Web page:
Habermas was never content to follow in others’ footsteps.
If you had told me ten years ago that I would one day read a biography of Jürgen Habermas and find it both strangely gripping and also useful in thinking about the problems of our time, I would have been very surprised. I had read his work, but the verb tense is key here: I had read him in the way that people talk about a phase they went through some years back, when they did Rolfing or the Macarena. Since 1989, it is not Habermas but Michel Foucault who has gained preeminence in academia and “advanced” intellectual circles. Habermas has long seemed too square, too earnest, a throwback to a time when unsmiling Germans could utter apparent profundities about ideal speech contexts and send flustered American graduate students racing to their dictionaries.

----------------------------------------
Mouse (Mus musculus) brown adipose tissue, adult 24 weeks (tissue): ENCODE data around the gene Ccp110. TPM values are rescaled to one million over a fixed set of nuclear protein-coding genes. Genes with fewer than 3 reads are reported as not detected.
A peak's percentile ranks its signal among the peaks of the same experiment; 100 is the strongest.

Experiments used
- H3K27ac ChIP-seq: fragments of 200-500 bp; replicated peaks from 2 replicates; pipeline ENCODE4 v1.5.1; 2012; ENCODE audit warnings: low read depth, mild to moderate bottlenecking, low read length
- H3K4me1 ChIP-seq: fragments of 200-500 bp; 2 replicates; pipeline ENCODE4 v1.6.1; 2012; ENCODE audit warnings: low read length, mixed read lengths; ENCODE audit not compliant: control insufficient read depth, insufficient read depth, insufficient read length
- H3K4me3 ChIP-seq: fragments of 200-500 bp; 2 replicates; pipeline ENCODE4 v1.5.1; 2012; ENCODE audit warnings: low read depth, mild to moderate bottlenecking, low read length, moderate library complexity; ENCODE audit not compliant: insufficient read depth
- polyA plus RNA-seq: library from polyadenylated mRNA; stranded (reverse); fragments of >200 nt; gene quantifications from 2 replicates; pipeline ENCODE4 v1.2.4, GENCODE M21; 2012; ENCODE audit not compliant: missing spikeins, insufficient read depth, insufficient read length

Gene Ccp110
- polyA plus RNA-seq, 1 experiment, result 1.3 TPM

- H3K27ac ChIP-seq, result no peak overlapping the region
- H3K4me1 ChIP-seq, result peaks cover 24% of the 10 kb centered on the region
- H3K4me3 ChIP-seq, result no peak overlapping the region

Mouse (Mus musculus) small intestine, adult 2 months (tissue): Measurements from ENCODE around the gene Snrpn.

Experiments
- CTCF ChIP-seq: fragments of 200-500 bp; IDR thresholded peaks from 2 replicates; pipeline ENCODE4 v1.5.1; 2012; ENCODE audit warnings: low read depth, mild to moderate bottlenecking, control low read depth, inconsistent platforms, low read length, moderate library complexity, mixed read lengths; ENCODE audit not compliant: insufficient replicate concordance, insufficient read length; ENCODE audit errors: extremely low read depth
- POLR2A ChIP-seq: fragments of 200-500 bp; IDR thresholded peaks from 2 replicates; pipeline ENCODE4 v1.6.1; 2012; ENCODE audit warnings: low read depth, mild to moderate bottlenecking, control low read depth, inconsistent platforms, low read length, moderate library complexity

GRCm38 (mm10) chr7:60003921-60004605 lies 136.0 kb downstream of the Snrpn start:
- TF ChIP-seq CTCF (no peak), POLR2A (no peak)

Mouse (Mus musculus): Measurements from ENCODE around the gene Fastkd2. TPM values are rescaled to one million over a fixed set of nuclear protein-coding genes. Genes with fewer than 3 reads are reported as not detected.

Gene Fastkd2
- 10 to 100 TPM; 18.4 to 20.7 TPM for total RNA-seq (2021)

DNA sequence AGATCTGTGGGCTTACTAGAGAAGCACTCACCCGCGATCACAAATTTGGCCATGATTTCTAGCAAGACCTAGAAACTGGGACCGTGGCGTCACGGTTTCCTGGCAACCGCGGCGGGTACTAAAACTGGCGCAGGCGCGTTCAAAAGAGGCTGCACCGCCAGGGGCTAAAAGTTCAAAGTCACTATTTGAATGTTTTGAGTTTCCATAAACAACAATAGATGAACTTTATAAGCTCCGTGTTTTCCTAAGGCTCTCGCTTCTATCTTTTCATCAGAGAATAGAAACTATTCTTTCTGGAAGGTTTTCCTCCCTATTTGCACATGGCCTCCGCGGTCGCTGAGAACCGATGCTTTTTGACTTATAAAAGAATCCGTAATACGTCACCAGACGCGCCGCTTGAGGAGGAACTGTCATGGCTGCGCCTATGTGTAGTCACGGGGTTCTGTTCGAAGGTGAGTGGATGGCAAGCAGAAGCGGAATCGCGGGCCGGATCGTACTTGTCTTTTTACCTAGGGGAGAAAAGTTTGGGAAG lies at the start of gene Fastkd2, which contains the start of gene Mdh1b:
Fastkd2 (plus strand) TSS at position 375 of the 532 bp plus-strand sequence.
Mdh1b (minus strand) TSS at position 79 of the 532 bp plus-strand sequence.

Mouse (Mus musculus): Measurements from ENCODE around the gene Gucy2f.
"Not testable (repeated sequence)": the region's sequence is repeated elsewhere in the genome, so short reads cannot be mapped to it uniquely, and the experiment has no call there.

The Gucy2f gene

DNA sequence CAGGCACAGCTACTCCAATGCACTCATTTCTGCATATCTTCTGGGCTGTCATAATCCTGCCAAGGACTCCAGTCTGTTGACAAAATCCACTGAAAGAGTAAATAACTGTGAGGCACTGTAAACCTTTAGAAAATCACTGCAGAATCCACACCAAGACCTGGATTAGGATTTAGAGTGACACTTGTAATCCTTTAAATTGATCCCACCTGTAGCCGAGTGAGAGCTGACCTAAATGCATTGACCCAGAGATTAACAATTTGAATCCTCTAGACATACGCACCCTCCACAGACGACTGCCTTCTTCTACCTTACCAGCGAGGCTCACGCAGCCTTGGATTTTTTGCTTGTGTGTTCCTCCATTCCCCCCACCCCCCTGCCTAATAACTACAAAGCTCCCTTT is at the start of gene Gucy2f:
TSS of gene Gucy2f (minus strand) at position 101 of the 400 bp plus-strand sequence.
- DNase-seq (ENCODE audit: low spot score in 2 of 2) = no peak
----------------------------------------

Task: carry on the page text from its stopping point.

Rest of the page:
But I have learned, or at least changed. The past ten years have shown repeatedly that the wicked problems the world now faces are ones that have agitated Habermas throughout his career. Today, American democracy is paralyzed by a polarization that is itself fueled by increasing inequality, economic precarity, and a nationalist insecurity sometimes fueled by racism. All of this makes Habermas’s vigorous affirmation of concepts like “constitutional patriotism” and decency in “discourse ethics” seem less like silly and bland platitudes and more like vital reminders of what we should jealously guard, and what we stand, always too easily, to lose.